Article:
BEASTS OF PREJT

Would the village animals love to partake in folklore festivities they've seen with their human counterparts? Mária Gloza's paintings have the answer.
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WORDS BY THE AUTHOR / Dogs in folk costumes, animal feasts in graveyards, pig-slaughter, grandmas with bunnies… Mária Gloza sources the inspiration for her work from South Moravian customs and traditions but also things that surround us in our day-to-day life. All this gets thrown into an absurd and bizarre mixture. For example, the series Little Dogs in Folk Costumes portrays different breeds dressed up in garbs of various ethnic origin – from the Vlčnov or Hanácko region, or Slovakia.

After all, if there are dog spas, dog grooming salons, and dog bakeries, why couldn’t there be canine folklore festivals? Dog feasts? Where, instead of humans, our four-legged darlings get dressed up in folk costumes by the owners? 

From here, it’s only a small step to animal feast on graves. This motif stems from an old tradition where people gathered in cemeteries on All Souls’ Day to not mourn but to celebrate, imbibe and feast with the spirits of the ancestors.

Pig-slaughters depicting the butchers and their helpers in meticulously ironed and pristine folk costumes without a single speck of blood are a reflection of today’s world where everything looks perfect but it’s only arranged for effect.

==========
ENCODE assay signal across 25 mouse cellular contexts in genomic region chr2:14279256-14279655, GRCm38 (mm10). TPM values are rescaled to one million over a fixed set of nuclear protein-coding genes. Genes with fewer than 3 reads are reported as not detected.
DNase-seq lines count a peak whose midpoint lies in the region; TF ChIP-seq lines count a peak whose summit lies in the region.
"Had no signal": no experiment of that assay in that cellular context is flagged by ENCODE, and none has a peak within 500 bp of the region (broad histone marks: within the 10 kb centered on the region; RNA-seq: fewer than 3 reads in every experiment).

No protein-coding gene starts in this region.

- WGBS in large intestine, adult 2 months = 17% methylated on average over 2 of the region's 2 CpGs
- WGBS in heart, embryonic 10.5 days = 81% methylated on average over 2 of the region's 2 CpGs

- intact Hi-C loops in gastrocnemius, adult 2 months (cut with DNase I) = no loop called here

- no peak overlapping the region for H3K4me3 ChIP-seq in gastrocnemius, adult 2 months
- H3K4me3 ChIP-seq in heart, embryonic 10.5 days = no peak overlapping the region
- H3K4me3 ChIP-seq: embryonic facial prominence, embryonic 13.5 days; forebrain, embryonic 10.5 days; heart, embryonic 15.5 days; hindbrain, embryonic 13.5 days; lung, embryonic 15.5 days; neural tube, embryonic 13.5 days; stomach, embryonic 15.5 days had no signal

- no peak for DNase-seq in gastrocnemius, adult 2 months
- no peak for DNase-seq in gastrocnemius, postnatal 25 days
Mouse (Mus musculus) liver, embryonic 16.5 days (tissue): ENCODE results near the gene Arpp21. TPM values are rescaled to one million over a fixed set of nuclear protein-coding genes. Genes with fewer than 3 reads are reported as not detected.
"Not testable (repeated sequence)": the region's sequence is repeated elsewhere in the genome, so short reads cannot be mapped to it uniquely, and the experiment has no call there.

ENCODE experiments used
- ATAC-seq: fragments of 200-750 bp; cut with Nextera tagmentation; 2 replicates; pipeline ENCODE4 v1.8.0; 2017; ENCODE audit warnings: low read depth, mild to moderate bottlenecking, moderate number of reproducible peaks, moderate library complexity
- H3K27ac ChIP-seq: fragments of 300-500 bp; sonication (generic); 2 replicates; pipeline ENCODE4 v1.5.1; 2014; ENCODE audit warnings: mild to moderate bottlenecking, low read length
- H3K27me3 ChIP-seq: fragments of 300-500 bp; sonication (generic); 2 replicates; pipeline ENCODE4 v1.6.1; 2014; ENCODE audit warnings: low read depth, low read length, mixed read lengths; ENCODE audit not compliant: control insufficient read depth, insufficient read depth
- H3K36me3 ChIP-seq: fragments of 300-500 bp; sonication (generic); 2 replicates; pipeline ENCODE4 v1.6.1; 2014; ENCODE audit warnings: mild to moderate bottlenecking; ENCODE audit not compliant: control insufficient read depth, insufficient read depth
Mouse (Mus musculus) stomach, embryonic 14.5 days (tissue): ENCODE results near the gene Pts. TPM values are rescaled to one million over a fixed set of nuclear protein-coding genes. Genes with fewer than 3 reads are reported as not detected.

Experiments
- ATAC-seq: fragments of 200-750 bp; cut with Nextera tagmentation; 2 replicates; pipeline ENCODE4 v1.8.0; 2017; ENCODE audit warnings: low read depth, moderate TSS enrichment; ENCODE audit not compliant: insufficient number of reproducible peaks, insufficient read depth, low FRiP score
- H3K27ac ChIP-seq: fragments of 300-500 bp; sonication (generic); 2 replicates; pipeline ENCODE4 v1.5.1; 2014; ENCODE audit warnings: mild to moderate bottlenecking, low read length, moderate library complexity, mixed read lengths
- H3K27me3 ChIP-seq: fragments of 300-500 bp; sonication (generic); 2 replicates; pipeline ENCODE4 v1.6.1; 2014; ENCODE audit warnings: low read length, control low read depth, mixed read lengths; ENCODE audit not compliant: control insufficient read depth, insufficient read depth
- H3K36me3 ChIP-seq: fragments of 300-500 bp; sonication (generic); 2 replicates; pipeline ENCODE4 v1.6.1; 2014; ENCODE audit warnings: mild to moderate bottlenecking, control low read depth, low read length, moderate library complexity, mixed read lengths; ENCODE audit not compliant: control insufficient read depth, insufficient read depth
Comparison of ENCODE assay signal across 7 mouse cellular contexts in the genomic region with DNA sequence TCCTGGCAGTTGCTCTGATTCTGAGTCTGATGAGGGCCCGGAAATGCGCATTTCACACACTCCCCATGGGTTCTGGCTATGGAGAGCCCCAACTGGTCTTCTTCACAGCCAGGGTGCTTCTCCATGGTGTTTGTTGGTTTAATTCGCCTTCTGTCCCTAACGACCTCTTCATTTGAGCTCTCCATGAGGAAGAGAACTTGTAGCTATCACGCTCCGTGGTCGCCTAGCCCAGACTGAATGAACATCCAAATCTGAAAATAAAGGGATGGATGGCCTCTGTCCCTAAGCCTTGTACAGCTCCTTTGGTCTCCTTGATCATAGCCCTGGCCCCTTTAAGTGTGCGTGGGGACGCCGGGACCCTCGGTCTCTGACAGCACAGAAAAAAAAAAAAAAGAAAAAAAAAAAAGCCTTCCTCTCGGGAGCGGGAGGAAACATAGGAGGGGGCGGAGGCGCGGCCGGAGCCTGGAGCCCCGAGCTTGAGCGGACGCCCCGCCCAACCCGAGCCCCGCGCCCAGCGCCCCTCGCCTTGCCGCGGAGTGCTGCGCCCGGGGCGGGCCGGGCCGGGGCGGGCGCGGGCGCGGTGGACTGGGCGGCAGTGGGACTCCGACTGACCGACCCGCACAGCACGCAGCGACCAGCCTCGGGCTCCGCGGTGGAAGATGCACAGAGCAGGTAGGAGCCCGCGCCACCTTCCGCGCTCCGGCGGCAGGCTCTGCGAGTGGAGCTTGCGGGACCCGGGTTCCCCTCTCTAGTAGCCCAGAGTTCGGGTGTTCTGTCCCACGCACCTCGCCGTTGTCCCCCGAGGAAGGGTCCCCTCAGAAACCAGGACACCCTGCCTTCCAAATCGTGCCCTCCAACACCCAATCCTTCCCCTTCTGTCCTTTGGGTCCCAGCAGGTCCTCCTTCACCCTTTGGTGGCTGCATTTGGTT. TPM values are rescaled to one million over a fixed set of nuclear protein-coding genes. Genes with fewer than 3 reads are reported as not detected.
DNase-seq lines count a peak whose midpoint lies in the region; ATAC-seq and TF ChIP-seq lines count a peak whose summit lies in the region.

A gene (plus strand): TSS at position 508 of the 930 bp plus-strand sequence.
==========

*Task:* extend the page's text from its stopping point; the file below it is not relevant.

(Editor’s note: “prejt” is a traditional Czech dish, made during pig-slaughter – black sausage meat.)

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ABOUT THE WORK AND THE AUTHOR / All works were made between 2014 and 2019, therefore, Mária takes inspiration from folklore, traditions, rituals (whether local or foreign, e.g. the cycle about Bulgarian Kukeri) the whole time she’s been actively painting, with occasional deviations. She graduated from Martin Mainer’s studio at Prague’s Academy of Fine Arts, her last year was spent under the lead of Marek Meduna. Mária lives and works in Uherské Hradiště.

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